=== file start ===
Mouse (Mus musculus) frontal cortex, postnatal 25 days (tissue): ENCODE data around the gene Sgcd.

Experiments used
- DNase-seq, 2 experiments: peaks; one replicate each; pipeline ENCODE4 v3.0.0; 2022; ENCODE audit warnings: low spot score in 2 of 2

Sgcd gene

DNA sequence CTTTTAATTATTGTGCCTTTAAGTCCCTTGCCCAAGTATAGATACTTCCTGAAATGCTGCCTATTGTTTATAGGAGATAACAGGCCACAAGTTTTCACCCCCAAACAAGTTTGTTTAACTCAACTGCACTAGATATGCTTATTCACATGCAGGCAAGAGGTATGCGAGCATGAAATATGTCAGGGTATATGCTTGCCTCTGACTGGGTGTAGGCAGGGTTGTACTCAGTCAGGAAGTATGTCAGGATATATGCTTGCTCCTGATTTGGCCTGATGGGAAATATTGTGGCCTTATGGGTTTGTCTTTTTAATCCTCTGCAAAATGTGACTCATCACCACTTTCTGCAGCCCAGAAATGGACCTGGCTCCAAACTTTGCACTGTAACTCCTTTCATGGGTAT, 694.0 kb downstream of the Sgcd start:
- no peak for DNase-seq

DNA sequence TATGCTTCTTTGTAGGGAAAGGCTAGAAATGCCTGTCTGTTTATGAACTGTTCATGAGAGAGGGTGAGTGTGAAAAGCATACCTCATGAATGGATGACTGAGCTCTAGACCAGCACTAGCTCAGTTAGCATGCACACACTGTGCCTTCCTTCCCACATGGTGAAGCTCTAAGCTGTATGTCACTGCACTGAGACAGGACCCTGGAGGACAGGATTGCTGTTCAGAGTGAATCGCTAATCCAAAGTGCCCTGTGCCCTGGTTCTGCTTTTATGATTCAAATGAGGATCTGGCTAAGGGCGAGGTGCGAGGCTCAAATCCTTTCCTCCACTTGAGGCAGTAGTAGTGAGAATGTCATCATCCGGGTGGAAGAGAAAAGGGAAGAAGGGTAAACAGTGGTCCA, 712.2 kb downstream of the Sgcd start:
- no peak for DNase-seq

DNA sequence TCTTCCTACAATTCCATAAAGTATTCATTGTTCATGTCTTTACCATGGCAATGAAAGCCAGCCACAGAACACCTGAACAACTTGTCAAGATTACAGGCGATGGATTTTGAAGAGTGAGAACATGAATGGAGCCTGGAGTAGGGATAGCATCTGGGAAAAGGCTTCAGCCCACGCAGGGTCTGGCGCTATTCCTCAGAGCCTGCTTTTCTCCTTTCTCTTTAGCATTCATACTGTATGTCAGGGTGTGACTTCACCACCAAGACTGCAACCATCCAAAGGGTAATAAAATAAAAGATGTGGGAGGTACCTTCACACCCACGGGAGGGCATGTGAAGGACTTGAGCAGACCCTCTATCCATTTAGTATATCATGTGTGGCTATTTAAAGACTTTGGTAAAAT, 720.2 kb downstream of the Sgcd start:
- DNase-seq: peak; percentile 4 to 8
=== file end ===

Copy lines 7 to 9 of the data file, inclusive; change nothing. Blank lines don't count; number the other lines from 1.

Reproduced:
DNA sequence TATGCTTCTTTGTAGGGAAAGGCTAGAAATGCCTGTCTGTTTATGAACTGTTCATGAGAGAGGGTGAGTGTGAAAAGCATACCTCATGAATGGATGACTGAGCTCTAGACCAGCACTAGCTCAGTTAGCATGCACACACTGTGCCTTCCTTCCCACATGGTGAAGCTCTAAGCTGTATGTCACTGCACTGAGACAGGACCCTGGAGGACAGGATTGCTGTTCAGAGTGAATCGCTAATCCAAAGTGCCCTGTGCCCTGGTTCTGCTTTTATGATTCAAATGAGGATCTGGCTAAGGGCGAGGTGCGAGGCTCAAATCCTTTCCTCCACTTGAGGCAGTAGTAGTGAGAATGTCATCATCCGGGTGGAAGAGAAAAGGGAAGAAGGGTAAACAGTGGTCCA, 712.2 kb downstream of the Sgcd start:
- no peak for DNase-seq

DNA sequence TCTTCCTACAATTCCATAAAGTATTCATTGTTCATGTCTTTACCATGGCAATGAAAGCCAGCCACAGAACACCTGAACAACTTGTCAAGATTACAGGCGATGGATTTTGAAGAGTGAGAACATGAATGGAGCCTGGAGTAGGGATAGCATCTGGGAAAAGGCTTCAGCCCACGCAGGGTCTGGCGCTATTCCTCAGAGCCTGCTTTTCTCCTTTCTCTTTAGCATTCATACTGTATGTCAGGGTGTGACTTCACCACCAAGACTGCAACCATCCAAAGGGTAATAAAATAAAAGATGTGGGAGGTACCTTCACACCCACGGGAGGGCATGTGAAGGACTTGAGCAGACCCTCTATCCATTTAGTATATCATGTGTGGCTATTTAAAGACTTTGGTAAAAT, 720.2 kb downstream of the Sgcd start: